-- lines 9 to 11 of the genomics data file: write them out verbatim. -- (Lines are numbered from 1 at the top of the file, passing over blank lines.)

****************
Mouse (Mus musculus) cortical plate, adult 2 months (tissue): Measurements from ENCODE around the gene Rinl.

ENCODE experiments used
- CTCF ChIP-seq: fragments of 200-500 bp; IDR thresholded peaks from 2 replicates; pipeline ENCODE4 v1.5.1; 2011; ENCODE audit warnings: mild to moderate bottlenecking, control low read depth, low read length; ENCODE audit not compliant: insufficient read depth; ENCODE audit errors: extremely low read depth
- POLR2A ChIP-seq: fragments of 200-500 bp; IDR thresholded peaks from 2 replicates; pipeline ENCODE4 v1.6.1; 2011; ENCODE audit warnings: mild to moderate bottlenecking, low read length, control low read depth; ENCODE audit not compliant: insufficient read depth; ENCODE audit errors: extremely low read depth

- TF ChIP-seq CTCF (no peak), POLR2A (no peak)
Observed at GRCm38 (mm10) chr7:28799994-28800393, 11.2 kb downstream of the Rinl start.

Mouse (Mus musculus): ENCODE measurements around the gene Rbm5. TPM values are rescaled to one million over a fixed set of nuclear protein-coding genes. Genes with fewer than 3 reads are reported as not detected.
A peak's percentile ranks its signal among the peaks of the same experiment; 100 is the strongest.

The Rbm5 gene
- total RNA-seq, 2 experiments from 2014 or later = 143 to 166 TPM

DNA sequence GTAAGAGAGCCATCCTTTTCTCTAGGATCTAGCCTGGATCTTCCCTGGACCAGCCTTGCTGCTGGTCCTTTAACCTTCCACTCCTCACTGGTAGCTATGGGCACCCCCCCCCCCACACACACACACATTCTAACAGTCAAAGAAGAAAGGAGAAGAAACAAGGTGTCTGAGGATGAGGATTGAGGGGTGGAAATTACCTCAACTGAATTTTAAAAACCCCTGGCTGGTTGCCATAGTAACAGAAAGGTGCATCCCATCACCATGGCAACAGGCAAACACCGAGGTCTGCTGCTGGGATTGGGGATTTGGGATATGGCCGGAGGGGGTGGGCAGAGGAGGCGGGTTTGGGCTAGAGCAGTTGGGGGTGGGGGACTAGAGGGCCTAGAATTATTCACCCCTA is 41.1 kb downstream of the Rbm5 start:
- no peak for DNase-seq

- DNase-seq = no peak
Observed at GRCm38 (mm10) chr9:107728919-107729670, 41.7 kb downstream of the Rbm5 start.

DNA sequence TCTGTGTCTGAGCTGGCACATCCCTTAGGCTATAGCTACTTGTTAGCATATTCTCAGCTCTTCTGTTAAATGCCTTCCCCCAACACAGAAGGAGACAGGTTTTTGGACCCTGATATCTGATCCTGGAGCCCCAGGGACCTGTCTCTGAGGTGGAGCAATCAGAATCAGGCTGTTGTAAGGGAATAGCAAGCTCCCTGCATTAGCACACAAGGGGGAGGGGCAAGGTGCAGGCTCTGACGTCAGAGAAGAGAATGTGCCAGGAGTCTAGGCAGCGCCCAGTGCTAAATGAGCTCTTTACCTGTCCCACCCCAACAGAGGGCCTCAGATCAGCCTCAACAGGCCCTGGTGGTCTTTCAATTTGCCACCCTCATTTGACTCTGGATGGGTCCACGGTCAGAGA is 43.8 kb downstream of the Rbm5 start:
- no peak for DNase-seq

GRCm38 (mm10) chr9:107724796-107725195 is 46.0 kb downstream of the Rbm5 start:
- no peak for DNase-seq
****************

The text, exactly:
The Rbm5 gene
- total RNA-seq, 2 experiments from 2014 or later = 143 to 166 TPM

DNA sequence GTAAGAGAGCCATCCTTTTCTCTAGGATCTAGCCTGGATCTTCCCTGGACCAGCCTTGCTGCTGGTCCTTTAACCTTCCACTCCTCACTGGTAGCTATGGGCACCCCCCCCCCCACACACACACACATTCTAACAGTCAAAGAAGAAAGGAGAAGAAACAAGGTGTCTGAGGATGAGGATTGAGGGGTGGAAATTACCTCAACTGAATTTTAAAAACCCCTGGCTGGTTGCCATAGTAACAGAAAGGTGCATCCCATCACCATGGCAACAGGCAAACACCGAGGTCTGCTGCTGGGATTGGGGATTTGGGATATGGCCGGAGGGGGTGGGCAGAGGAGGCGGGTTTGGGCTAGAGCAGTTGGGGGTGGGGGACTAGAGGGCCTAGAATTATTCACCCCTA is 41.1 kb downstream of the Rbm5 start: